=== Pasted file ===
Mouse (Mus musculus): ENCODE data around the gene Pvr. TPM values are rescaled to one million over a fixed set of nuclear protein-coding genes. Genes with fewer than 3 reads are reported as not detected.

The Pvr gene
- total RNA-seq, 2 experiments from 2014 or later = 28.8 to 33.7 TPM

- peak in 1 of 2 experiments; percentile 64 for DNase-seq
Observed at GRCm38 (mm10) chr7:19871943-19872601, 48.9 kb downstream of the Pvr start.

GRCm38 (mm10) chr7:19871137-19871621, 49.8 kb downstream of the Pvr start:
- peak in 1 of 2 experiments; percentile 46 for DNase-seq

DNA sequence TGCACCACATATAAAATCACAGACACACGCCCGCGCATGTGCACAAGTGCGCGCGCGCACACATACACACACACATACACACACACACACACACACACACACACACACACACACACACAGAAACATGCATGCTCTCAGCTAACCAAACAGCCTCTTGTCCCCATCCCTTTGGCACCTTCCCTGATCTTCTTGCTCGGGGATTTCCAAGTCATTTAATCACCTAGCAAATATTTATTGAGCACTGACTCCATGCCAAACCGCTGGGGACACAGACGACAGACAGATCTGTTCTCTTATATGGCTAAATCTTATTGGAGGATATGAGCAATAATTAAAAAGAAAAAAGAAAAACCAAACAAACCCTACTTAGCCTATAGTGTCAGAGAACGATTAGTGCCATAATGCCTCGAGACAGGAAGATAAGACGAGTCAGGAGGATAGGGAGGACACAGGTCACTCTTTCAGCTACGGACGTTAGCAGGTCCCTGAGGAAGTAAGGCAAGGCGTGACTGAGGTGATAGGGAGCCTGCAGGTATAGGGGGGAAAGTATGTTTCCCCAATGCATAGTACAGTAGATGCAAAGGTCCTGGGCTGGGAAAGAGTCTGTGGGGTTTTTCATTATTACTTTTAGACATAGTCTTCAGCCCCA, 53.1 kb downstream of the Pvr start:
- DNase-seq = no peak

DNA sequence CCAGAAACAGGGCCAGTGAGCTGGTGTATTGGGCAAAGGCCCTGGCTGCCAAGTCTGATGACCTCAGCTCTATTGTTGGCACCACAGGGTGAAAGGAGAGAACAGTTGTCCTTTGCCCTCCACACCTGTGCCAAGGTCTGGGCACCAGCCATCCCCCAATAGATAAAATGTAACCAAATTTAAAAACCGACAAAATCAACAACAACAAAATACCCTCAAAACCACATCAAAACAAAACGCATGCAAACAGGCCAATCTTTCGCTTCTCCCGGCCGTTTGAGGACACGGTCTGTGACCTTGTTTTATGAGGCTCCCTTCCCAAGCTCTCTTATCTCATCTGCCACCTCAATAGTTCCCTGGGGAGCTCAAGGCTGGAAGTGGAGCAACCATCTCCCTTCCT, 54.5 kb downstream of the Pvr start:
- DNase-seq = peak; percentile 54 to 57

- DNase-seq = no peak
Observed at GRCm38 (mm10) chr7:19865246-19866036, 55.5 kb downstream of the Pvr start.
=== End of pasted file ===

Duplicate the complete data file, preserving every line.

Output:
Mouse (Mus musculus): ENCODE data around the gene Pvr. TPM values are rescaled to one million over a fixed set of nuclear protein-coding genes. Genes with fewer than 3 reads are reported as not detected.

The Pvr gene
- total RNA-seq, 2 experiments from 2014 or later = 28.8 to 33.7 TPM

- peak in 1 of 2 experiments; percentile 64 for DNase-seq
Observed at GRCm38 (mm10) chr7:19871943-19872601, 48.9 kb downstream of the Pvr start.

GRCm38 (mm10) chr7:19871137-19871621, 49.8 kb downstream of the Pvr start:
- peak in 1 of 2 experiments; percentile 46 for DNase-seq

DNA sequence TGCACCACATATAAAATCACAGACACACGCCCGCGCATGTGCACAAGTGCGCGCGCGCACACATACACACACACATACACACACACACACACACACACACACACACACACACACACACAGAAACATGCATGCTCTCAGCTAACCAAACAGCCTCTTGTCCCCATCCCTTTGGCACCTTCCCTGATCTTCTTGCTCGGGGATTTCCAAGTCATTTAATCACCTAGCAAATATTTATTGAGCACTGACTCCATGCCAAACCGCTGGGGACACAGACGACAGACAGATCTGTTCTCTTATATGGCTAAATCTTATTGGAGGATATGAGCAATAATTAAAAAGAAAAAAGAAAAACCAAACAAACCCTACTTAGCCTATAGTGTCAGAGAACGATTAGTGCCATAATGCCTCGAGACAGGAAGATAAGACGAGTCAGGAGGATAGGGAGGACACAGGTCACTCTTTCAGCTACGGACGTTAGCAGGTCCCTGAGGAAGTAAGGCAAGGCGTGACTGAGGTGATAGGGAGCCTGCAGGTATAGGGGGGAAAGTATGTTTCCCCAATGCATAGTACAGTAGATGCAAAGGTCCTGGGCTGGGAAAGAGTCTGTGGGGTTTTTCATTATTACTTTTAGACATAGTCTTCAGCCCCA, 53.1 kb downstream of the Pvr start:
- DNase-seq = no peak

DNA sequence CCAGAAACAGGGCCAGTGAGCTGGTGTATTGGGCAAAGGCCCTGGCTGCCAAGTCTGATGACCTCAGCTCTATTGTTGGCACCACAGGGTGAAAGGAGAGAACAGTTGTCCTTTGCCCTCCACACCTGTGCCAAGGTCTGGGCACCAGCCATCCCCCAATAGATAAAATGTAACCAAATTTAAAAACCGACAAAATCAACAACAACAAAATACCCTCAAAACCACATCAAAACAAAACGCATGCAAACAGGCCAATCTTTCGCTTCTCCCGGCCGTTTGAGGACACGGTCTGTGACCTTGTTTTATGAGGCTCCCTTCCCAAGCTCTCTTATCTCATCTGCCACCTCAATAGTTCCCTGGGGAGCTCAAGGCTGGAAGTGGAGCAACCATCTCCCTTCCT, 54.5 kb downstream of the Pvr start:
- DNase-seq = peak; percentile 54 to 57

- DNase-seq = no peak
Observed at GRCm38 (mm10) chr7:19865246-19866036, 55.5 kb downstream of the Pvr start.